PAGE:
Although GLP-1 agonists are associated with greater weight loss than SGLT-2 inhibitors, a population-based cohort study using Medicare and two U.S. commercial claims data sets found that starting a SGLT-2 inhibitor, compared to starting a GLP-1 agonist, reduced the relative risk of hospitalization for heart failure by about 30 percent in patients with and without CVD. A recent international RCT (622 centers in 23 countries) found that adding the SGLT-2 inhibitor empagliflozin (Jardiance) to usual therapy for patients with heart failure with preserved ejection fraction improved a composite outcome of CVD mortality and hospitalization, regardless of the presence of diabetes (RRR=19%, NNT=31). Similarly, a systematic review and meta-analysis of 8 earlier RCTs found that in heart failure patients without diabetes, SGLT-2 inhibitor treatment reduced the risk of this composite outcome by 20 percent.

Based on this new data, should primary care physicians consider adding a SGLT-2 inhibitor to the standard combination of drug therapies for their patients with heart failure? A qualitative study of Australian general practitioners suggested that knowledge gaps, drug adverse effects, and a preference for subspecialists to initiate SGLT-2 inhibitor therapy may be obstacles to increased prescribing of these drugs, which remain very expensive in the U.S.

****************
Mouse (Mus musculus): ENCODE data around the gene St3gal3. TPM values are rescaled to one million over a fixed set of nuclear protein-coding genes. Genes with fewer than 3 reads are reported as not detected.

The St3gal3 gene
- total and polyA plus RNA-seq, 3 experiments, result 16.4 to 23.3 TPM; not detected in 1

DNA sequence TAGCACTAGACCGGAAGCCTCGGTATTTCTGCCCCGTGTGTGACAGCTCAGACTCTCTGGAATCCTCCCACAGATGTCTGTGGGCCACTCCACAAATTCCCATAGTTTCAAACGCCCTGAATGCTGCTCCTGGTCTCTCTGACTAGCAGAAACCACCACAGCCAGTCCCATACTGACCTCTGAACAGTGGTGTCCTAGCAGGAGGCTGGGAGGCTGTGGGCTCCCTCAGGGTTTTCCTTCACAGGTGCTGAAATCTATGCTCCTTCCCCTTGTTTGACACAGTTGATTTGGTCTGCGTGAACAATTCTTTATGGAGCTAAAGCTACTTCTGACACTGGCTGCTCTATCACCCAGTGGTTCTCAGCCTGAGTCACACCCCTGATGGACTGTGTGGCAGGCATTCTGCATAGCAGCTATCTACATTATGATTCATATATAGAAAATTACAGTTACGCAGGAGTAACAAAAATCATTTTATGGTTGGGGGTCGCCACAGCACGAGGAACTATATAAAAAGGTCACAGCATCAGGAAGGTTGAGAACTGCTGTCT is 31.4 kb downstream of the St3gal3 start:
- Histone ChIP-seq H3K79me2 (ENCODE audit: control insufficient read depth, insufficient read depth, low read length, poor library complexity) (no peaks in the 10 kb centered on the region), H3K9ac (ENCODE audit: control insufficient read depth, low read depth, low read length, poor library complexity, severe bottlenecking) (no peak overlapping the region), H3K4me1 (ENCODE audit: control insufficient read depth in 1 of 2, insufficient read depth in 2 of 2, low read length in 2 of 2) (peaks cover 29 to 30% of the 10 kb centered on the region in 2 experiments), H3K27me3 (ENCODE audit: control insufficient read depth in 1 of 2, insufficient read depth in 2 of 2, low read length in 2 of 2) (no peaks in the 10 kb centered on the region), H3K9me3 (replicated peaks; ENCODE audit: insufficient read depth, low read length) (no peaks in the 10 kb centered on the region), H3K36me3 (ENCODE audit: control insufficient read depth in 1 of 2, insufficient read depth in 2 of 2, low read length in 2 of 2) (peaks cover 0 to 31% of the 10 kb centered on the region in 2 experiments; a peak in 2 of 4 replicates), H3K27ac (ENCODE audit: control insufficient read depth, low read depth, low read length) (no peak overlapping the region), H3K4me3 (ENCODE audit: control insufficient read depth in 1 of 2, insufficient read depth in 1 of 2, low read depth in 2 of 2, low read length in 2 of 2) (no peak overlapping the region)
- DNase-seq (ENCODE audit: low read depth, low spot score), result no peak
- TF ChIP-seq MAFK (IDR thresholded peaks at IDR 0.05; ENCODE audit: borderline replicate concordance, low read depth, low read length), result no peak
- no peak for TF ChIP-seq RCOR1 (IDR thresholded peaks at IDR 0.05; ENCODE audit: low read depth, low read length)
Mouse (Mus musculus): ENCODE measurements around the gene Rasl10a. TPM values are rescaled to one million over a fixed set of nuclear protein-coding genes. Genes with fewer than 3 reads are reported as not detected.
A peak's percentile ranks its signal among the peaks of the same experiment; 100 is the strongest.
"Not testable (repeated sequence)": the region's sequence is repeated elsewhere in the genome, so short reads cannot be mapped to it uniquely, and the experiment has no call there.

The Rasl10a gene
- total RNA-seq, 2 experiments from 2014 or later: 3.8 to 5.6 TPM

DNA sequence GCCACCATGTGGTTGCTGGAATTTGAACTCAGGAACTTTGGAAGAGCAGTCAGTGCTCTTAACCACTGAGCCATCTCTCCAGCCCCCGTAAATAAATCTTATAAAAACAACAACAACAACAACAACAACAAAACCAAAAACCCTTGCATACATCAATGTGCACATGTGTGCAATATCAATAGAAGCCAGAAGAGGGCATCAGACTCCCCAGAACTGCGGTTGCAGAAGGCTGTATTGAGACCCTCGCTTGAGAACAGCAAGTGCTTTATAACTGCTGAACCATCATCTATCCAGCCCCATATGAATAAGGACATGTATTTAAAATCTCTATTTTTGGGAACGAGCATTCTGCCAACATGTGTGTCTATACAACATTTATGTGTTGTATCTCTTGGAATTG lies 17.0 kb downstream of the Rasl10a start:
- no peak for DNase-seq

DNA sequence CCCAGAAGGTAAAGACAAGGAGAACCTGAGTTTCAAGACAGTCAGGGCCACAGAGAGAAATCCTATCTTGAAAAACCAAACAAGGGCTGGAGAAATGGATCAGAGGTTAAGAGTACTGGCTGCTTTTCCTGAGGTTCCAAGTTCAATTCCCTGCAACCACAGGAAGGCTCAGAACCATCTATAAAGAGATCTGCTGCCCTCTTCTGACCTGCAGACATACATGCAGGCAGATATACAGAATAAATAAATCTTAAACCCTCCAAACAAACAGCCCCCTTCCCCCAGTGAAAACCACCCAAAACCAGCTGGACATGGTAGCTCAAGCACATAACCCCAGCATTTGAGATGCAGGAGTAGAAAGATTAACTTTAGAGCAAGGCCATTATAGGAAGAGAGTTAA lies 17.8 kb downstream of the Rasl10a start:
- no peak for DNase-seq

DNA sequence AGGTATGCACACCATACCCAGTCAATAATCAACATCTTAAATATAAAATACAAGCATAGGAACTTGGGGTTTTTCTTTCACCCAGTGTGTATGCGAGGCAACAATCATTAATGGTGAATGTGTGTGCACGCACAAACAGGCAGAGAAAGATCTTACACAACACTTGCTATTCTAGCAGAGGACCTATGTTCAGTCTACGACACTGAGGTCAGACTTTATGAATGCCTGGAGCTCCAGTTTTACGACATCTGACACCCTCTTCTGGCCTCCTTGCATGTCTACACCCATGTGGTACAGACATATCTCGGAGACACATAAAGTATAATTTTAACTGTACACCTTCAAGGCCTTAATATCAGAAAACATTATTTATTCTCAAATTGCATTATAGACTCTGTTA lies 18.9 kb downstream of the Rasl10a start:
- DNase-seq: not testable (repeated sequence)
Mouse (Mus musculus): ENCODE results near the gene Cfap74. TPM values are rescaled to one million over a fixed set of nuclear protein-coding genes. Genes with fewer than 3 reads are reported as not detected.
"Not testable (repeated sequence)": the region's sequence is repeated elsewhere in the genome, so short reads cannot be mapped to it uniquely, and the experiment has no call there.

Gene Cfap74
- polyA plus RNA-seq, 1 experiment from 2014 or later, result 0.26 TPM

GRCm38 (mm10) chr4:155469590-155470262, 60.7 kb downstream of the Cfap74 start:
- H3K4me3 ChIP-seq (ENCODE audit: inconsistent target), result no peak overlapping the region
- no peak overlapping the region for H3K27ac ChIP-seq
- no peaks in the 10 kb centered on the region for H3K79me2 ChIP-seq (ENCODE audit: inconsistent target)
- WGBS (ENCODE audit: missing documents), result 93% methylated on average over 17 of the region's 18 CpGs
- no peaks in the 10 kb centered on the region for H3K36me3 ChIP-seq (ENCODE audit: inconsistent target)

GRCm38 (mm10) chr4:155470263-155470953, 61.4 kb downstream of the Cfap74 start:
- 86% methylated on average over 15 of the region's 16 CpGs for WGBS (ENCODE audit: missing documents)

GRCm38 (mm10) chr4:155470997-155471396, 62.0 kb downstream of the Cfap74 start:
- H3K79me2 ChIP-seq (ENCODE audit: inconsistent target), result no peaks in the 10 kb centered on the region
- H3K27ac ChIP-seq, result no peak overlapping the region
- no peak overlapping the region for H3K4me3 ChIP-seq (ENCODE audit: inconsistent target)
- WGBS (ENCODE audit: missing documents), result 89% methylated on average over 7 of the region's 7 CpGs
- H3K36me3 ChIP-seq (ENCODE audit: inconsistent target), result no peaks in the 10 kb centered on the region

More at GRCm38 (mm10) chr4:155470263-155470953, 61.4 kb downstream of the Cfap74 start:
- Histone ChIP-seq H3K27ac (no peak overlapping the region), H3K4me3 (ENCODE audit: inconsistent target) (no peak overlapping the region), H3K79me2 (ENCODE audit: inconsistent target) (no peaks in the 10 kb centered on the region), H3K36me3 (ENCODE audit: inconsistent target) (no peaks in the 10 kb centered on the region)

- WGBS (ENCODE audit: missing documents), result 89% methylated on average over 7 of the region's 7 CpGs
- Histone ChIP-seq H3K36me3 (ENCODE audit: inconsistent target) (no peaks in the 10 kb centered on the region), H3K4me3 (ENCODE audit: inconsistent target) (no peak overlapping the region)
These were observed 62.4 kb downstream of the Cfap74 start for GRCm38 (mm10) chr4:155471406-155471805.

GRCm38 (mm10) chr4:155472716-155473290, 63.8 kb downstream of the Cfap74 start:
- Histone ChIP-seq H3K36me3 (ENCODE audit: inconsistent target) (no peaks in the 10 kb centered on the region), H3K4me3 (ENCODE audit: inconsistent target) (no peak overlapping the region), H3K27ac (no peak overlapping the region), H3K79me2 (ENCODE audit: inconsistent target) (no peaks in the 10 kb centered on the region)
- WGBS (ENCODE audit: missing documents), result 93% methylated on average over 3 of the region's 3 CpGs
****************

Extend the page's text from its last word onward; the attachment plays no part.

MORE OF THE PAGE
Monday, January 17, 2022

"Test-To-Stay" part of the strategy to keep children in schools

 - Jennifer Middleton, MD, MPH

As the COVID-19 pandemic continues to set records for cases and hospitalizations, some schools in the United States (U.S.) are closing schools again - some due to staff and teacher shortages, and some in an attempt to slow COVID-19 spread. Toward the end of last month, the Centers for Disease Control and Prevention (CDC) released new data demonstrating that "Test-To-Stay" can help keep schools open - and children in schools - safely.